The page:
Interviews and monologues are the soul of an effective corporate video. The impact of a real person looking through the screen to convey a genuine message is lasting and thought provoking.
Video production tools, software, graphics and special effects can merely enhance the influence of monologue delivery. They cannot replace it.
Authentic human expression is the defining ingredient of a good interview
The modern consumer is suspicious of exaggerated promises and gravely unforgiving when disappointed. Hence, the use of paid actors and models is increasingly discouraged in most corporate videos.
Particularly in case of B2B marketing, winning over the trust of an audience requires an actual representative of a business describing the values and motivation behind their work. Sincere words spoken by a relatable person is the greatest binding factor of the message in a video and gives it an edge over all other mediums of self-promotion.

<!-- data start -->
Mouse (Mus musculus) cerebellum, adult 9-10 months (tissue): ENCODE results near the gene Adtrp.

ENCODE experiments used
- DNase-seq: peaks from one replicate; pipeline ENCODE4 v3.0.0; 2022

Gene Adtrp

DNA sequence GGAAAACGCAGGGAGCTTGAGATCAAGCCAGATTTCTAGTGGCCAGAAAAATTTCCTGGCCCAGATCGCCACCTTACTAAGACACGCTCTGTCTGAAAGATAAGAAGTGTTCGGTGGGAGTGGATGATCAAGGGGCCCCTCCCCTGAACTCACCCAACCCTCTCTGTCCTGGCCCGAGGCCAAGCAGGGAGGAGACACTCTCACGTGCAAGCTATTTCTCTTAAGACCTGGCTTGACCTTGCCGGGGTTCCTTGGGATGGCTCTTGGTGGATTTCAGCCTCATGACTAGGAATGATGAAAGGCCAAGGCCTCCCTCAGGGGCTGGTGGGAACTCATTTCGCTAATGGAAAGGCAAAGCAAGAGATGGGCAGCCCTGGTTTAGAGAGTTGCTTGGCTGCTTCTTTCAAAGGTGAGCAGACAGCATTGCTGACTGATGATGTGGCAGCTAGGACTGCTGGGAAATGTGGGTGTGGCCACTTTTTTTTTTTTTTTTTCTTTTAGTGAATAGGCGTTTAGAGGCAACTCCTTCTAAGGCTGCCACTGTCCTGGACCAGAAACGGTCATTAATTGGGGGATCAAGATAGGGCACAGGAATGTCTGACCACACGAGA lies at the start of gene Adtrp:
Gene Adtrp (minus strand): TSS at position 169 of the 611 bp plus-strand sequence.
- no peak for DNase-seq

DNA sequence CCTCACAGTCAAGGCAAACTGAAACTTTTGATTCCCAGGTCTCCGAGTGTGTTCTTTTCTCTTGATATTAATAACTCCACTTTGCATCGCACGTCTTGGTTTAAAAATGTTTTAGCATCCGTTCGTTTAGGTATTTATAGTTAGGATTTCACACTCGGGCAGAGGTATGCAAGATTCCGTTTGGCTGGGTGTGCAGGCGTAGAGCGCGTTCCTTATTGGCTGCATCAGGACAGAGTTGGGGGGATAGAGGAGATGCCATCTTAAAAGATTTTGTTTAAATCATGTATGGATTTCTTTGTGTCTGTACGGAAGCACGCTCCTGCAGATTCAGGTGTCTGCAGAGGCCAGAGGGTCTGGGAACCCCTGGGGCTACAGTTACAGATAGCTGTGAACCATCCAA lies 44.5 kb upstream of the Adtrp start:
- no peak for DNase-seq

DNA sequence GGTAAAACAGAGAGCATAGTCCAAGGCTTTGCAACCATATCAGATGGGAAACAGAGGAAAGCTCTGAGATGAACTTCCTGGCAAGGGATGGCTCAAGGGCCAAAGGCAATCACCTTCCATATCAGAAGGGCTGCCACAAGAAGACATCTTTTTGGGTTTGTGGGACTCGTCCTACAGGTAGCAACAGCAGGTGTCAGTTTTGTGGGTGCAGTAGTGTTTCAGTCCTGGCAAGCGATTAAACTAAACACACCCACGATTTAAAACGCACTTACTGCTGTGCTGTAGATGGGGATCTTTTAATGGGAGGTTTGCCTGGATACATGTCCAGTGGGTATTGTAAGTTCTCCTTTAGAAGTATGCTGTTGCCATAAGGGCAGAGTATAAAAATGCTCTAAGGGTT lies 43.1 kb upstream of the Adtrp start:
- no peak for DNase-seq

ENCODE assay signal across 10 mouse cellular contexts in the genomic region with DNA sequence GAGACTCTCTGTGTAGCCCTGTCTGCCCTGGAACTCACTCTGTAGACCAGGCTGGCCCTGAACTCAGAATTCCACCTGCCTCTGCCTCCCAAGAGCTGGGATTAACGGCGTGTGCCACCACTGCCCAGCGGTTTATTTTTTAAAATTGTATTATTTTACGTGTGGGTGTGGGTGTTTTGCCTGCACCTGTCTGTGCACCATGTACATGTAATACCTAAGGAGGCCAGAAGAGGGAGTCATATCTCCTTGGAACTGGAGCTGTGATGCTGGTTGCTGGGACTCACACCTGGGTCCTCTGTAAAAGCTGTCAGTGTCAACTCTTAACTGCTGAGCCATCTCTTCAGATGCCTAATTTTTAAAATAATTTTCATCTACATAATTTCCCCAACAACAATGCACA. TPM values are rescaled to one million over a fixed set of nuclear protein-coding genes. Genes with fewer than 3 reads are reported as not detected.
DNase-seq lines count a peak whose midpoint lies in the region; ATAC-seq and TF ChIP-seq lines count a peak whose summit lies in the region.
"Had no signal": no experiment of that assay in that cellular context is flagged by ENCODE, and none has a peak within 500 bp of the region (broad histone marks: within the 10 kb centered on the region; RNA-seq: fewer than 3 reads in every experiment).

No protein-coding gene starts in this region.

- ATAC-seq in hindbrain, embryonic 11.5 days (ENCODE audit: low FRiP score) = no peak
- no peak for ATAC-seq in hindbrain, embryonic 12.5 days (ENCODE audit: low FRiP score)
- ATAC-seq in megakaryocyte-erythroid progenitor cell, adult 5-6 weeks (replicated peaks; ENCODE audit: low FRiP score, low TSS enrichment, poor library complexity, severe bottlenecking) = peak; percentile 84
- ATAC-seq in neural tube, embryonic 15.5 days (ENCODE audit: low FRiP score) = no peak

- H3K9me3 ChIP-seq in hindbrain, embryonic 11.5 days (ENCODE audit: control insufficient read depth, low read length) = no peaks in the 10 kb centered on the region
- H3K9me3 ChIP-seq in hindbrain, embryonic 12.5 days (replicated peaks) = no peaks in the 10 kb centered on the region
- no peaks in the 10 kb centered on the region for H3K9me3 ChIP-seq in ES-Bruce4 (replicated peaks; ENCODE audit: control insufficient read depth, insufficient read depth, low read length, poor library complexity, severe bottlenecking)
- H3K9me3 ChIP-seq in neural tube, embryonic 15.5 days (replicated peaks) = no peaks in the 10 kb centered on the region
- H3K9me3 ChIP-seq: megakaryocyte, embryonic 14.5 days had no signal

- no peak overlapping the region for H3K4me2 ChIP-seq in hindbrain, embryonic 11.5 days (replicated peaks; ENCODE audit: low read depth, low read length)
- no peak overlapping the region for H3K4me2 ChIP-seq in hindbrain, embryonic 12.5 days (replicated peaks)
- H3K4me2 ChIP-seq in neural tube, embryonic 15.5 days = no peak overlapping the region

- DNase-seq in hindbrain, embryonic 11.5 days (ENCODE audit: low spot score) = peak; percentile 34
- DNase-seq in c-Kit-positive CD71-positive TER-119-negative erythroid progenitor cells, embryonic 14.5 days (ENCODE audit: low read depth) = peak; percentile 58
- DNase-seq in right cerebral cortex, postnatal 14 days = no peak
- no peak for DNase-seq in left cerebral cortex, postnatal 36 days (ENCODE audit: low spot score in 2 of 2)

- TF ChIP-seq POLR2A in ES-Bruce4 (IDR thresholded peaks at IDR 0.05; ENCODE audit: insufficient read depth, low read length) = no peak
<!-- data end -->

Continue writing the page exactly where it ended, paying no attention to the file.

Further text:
Our team at Trueline Media has produced and directed many diverse corporate videos such as company profiles, product demos, brand promotions, testimonials, success stories and case studies to name a few. Interviews and monologues form a crucial part of all of them.
The biggest challenge in filming a good interview
Having interviewed hundreds of people, right from front line employees with entry-level jobs to members of the middle and senior management, we have seen nearly everybody freeze up in front of the camera under pressure. The likelihood increases if the person is facing the camera for the first time in their life.
As such, the onus is on the interviewer to make the respondents feel secure enough to be their natural confident self.